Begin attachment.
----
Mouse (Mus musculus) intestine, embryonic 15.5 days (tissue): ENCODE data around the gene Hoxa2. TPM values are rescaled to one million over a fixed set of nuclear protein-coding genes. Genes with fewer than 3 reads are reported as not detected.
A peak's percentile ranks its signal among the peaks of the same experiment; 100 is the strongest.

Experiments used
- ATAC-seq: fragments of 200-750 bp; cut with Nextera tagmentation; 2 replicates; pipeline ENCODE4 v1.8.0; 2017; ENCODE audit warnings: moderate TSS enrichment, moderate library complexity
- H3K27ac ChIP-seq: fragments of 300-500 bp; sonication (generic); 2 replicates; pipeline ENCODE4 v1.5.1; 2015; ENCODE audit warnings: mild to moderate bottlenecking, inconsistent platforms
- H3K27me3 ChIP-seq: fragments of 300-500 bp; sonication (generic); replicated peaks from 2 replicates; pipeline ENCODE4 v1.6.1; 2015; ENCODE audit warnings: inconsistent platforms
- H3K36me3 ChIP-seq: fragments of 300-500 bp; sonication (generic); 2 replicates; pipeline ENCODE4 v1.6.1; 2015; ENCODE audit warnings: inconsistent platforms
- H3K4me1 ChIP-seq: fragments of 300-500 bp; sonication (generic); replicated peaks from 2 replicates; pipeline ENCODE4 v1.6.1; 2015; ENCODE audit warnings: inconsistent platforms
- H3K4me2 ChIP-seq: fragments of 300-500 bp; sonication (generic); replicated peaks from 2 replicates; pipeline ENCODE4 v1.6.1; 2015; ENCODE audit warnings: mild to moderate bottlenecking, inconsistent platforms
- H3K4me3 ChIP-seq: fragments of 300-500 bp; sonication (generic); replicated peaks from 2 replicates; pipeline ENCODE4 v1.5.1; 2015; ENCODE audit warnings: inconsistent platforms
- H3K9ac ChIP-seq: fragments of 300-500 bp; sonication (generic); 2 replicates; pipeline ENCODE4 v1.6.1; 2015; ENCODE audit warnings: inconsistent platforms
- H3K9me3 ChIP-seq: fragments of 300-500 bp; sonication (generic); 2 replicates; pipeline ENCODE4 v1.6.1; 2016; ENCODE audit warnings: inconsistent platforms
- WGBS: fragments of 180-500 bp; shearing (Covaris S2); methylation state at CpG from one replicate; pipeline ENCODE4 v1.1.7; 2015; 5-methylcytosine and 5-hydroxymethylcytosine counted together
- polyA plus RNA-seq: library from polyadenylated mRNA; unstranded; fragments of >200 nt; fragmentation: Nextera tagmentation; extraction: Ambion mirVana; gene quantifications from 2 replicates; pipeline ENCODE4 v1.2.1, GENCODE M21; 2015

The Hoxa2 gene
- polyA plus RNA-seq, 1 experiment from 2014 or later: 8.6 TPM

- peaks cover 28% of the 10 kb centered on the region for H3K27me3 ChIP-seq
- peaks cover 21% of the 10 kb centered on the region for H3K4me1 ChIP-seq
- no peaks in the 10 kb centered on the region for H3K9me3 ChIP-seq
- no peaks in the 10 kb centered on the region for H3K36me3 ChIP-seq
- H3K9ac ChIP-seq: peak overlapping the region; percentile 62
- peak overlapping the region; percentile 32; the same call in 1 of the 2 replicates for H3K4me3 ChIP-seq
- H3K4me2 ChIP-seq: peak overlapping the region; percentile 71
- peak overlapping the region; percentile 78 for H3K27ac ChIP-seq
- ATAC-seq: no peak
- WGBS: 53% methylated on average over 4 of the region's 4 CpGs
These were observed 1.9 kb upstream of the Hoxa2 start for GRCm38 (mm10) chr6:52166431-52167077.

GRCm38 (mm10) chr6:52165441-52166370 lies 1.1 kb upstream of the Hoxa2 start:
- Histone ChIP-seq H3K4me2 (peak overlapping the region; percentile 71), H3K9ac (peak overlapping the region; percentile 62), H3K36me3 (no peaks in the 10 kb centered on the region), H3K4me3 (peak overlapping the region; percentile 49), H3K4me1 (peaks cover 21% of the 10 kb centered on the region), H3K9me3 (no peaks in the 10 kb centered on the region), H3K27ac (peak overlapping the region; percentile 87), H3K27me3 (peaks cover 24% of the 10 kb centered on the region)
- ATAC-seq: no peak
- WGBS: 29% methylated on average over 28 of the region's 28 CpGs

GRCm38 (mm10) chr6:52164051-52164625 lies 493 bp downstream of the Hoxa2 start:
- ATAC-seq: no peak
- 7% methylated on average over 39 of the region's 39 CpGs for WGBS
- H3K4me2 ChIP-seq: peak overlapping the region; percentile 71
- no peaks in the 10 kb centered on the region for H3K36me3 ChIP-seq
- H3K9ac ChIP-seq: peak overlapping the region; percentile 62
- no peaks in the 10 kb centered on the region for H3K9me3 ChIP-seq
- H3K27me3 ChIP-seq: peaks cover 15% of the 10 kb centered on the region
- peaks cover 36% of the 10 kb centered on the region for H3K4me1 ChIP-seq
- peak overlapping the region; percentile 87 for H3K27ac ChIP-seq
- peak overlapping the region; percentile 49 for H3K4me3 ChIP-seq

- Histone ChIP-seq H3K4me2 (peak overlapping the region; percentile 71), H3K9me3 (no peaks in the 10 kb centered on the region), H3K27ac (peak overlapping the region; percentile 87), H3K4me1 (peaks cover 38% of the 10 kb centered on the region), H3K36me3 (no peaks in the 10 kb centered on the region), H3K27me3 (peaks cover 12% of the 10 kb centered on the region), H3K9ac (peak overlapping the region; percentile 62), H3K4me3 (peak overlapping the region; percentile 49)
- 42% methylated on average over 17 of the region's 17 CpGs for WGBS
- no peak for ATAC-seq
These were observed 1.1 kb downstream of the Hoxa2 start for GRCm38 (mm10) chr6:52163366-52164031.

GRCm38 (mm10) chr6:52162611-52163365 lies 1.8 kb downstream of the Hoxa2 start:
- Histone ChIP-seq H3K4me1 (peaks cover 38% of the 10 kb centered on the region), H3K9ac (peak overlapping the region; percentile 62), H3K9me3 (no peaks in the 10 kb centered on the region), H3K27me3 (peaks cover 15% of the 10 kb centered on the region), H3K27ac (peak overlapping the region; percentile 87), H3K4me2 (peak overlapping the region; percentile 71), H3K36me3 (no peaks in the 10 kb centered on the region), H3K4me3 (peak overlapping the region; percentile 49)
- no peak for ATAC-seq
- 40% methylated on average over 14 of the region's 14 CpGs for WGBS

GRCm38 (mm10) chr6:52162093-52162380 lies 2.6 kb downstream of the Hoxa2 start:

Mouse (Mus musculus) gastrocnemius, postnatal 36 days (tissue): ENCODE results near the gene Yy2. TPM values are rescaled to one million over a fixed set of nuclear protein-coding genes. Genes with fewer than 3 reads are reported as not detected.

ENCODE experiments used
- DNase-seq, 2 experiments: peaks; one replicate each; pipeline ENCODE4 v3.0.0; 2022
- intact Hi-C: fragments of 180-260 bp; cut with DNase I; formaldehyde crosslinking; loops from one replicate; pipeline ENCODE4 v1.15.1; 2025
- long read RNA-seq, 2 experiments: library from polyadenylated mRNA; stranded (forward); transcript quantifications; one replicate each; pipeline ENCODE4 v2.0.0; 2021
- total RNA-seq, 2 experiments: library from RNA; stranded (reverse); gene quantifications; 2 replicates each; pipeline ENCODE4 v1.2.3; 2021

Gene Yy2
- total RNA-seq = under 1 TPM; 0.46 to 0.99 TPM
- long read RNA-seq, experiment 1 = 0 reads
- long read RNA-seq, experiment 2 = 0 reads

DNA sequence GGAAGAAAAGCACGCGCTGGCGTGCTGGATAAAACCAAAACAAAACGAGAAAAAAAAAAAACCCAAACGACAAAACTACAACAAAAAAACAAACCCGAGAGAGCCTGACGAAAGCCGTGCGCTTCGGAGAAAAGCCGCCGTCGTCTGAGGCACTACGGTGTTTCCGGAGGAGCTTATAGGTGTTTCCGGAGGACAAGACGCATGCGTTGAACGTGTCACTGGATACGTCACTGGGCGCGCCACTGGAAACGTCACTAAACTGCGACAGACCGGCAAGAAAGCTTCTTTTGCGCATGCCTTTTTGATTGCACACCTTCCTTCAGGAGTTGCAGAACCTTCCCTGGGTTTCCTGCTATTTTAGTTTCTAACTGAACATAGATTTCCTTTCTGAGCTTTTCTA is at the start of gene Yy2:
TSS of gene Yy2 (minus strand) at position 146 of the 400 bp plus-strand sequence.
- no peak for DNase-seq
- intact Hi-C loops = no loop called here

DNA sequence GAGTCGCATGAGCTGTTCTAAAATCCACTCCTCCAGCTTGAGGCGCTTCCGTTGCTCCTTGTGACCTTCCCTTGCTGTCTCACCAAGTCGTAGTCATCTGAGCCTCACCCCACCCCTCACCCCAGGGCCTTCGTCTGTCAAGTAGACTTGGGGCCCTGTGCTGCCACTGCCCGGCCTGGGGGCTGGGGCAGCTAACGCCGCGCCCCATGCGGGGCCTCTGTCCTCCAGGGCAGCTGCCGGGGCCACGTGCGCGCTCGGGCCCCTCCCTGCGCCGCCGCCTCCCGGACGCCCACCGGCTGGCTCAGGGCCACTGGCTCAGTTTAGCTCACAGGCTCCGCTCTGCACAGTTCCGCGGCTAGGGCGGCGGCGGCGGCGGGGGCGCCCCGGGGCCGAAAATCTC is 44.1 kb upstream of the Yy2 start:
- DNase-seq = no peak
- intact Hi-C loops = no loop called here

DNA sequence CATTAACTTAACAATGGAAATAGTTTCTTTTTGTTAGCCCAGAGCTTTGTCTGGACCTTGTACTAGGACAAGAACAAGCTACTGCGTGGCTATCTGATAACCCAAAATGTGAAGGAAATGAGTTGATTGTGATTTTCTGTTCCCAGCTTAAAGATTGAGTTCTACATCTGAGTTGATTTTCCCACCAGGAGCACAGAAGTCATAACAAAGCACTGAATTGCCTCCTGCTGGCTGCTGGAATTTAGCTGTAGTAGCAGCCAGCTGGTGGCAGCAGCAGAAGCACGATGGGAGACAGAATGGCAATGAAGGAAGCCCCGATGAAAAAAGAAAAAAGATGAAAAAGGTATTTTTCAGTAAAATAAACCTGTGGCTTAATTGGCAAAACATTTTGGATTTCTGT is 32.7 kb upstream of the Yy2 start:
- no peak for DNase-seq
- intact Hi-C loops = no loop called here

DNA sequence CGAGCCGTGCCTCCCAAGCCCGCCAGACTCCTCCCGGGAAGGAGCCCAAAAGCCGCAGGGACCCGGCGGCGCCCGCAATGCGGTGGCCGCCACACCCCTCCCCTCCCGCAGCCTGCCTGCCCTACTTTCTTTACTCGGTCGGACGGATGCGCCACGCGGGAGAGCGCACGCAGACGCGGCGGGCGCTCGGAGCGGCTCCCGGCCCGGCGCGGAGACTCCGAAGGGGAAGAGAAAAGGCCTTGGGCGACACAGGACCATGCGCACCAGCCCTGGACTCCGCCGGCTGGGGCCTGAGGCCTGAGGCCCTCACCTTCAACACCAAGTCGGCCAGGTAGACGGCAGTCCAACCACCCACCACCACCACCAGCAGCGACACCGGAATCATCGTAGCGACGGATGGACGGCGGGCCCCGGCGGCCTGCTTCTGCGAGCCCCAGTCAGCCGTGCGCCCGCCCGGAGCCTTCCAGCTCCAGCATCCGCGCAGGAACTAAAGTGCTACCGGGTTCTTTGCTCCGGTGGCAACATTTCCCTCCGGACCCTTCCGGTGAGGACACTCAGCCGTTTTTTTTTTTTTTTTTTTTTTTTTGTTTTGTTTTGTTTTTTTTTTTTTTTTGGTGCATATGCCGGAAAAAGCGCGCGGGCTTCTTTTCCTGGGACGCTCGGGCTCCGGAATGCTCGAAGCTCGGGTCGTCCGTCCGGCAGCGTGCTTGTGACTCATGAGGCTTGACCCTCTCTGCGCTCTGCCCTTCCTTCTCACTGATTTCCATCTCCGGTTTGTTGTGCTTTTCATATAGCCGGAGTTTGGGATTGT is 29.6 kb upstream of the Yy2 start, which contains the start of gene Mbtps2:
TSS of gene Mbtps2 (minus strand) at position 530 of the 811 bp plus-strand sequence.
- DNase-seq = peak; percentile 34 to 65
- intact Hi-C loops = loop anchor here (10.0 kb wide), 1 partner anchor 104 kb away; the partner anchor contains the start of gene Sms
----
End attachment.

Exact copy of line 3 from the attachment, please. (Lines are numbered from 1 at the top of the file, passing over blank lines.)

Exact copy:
Experiments used